- The Washington Times - Friday, February 14, 2003

Enron Corp. manipulated its tax returns much like it did its books, manufacturing paper losses that enabled it to escape paying taxes for four years even as it boasted of big profits on Wall Street.
That conclusion of the Joint Committee on Taxation's yearlong investigation into Enron's tax records yesterday appears likely to spark a major overhaul of corporate tax law much like the disclosure of Enron's lies to stockholders a year ago sparked a landmark rewriting of securities laws.
Senate Finance Committee Chairman Charles E. Grassley, Iowa Republican, called the panel's 2,700-page report "shocking" and vowed to crack down on corporate manipulators of the tax code and prohibit schemes like Enron's in the future.
"The report reads like a conspiracy novel, with some of the nation's finest banks, accounting firms and attorneys working together to prop up the biggest corporate farce of this century," he said, referring to the now-bankrupt Enron and such tax, financial and legal advisers as Bankers Trust, J.P. Morgan Chase and Vinson & Elkins.
Just as Enron twisted the role of supposedly independent auditor Arthur Andersen into one of an accomplice in a massive securities fraud, it turned its shop of tax preparers "into a profit center where complexity was an ally and bending the rules a partner in the search for more paper gains," Mr. Grassley said.
In one charade that helped Enron generate more than $2 billion in manufactured tax benefits during the late 1990s, Bankers Trust flew an Enron executive to the posh Boca Raton Resort and Club in Florida for a junket during which he apparently did nothing but gamble, play golf, and enjoy leisurely meals and cruises, Mr. Grassley said.
"Money, money, money. Money above honesty in financial accounting and tax-return compliance. Money above professional and business ethics," he said. "It's clear that that's what it's all about."
Mr. Grassley said he was worried that some among the crowd of K Street tax lobbyists gathered at the committee's airing of the report yesterday might get ideas for constructing their own tax schemes from reading the details of Enron's complicated deals.
He said he and Sen. Max Baucus, Montana Democrat and the committee's head last year, are determined to "shut down these tax schemes or anything like them." They made yesterday the effective date of their reforms.
"This report is going to be the genesis of some major changes in the tax code," Mr. Baucus said.
Senate Minority Leader Tom Daschle, South Dakota Democrat, called the report "a call to action." He added, "And we will act."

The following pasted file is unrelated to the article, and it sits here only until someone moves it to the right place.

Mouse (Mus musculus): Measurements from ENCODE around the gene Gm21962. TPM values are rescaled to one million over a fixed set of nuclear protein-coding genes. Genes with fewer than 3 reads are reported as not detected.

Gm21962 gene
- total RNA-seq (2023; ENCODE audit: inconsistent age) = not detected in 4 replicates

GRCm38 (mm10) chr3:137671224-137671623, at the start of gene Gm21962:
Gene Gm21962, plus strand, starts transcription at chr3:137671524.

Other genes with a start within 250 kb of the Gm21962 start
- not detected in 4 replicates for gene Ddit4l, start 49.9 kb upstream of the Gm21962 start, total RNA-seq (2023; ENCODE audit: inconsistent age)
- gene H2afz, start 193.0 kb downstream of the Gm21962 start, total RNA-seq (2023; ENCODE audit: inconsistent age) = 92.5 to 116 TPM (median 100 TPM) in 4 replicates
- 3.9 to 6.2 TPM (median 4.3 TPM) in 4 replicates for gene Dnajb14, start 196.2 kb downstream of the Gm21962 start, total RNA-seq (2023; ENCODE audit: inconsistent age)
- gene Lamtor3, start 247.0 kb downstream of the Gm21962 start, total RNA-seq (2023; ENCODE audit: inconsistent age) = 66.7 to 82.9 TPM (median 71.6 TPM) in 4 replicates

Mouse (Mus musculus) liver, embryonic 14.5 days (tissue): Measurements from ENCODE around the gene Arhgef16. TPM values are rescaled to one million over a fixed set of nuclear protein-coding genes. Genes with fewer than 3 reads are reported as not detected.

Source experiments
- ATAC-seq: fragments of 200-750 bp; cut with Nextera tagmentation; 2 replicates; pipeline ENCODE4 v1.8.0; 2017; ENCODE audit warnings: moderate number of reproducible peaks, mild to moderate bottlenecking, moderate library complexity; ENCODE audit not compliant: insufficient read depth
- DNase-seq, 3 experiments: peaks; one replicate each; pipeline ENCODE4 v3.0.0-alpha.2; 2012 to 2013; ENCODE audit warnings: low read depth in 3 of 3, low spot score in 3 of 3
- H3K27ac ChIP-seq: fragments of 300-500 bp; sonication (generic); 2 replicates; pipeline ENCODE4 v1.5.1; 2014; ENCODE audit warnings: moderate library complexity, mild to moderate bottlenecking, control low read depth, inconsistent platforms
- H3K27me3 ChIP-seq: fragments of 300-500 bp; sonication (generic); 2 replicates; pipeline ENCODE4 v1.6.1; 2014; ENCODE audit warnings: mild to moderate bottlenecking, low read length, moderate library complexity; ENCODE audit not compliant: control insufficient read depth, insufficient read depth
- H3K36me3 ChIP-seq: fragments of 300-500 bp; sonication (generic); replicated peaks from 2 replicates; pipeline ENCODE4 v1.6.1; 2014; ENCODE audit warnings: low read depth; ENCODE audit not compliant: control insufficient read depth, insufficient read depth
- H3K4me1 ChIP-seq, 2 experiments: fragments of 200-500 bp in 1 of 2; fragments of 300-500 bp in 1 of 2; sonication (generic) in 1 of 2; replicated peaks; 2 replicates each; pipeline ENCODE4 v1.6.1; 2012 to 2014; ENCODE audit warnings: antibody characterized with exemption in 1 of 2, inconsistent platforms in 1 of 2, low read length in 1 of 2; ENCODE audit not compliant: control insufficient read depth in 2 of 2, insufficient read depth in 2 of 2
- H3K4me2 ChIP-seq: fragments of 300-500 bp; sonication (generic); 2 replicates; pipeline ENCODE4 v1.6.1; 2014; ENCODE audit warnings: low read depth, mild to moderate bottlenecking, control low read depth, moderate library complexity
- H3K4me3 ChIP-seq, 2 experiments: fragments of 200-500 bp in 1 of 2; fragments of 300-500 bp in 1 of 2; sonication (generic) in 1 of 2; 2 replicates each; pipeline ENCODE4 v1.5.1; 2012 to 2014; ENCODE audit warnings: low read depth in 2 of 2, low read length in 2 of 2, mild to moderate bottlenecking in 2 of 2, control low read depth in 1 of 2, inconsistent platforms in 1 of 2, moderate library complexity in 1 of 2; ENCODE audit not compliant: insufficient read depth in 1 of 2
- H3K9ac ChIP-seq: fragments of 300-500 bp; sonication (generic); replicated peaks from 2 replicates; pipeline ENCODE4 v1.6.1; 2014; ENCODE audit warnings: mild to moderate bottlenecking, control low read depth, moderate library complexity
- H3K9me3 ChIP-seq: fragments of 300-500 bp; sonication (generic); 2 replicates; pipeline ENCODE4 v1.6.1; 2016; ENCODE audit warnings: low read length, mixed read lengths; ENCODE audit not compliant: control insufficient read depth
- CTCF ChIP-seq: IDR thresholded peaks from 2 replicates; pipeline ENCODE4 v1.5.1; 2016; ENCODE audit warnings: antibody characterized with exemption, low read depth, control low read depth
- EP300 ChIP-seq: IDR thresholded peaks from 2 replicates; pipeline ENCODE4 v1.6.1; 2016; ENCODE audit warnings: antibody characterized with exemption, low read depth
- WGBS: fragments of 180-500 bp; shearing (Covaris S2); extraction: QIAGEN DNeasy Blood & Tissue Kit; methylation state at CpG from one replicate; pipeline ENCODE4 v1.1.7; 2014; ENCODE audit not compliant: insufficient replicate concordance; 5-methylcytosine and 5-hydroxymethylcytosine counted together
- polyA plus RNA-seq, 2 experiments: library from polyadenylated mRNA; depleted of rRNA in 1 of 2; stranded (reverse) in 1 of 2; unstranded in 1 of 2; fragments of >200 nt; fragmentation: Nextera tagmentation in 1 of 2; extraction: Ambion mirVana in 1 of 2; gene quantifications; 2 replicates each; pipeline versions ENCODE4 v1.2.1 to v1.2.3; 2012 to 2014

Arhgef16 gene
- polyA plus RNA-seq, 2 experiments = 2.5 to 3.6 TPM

The report found that Enron constructed 12 large structured transactions with financial partners between 1995 and its December 2001 bankruptcy filing that, rather than having legitimate business purposes, had the goal of generating income for Enron's financial statements through a reduction in taxes.
The deals enabled Enron to avoid paying any federal income taxes between 1996 and 1999, while claiming only $63 million in tax liabilities in 2000 and 2001. During most of those years, the company's book profits and stock price were soaring. Its partners and advisers, meanwhile, earned $88 million in fees.
The deals, with names like "projects Renegade, Tanya, Valor, Condor and Cochise," were designed to enable Enron to deduct the same tax loss twice or to claim depreciation expenses that were not valid, the report said.
An Enron chart stated that the company's cumulative earnings from tax planning amounted to more than $1 billion for 1995 to 1999, and that Enron contemplated that the various tax schemes would operate for years, even decades.
"Enron's behavior illustrates that a motivated corporation can manipulate highly technical provisions of the law to achieve significant unintended benefits," said the report, presented by Lindy L. Paull, chief of staff of the joint committee.
Enron created a small pool of "incestuous" outside advisers who participated in the deals and in many cases gave their legal and financial blessings, knowing that the deals served no legitimate purpose, Mrs. Paull said.
While the parties were technically independent from one another, as required by the tax laws, their only reason for the transactions was the mutual goal of minimizing their taxes, she said.
"We were just shocked by the ability of the company to produce these kinds of results with the complicity of other folks who were willing to go along with them," said Mrs. Paull, who stopped short of saying the companies broke the law.
The complexity and clever timing of the deals apparently prevented the Internal Revenue Service from seeing through them, even though the agency had been auditing Enron's tax returns off and on since 1989, the report found.
"Enron places the spotlight once again on the general ineffectiveness of present law in regulating tax shelters," the report said. "Until the costs of participating in tax-motivated transactions are substantially increased," schemes like Enron's will continue, it said.
Among the reforms recommended by the committee are stiff new penalties for companies and individuals who engage in tax-motivated transactions, "at a minimum."
It also said corporations should be barred from transactions whose only business purpose is "the attainment of financial statement benefits."
George Plesko, business professor at the Massachusetts Institute of Technology, said Enron is not the only corporation that had a huge gap between the tax losses it reported to the IRS and the profits it reported to Wall Street.
The divergence between corporate income reported for tax and accounting purposes grew to more than $159 billion during the late 1990s and suggests that many more corporations are taking advantage of sophisticated tax-avoidance schemes and shelters to improve their financial profiles, he said.

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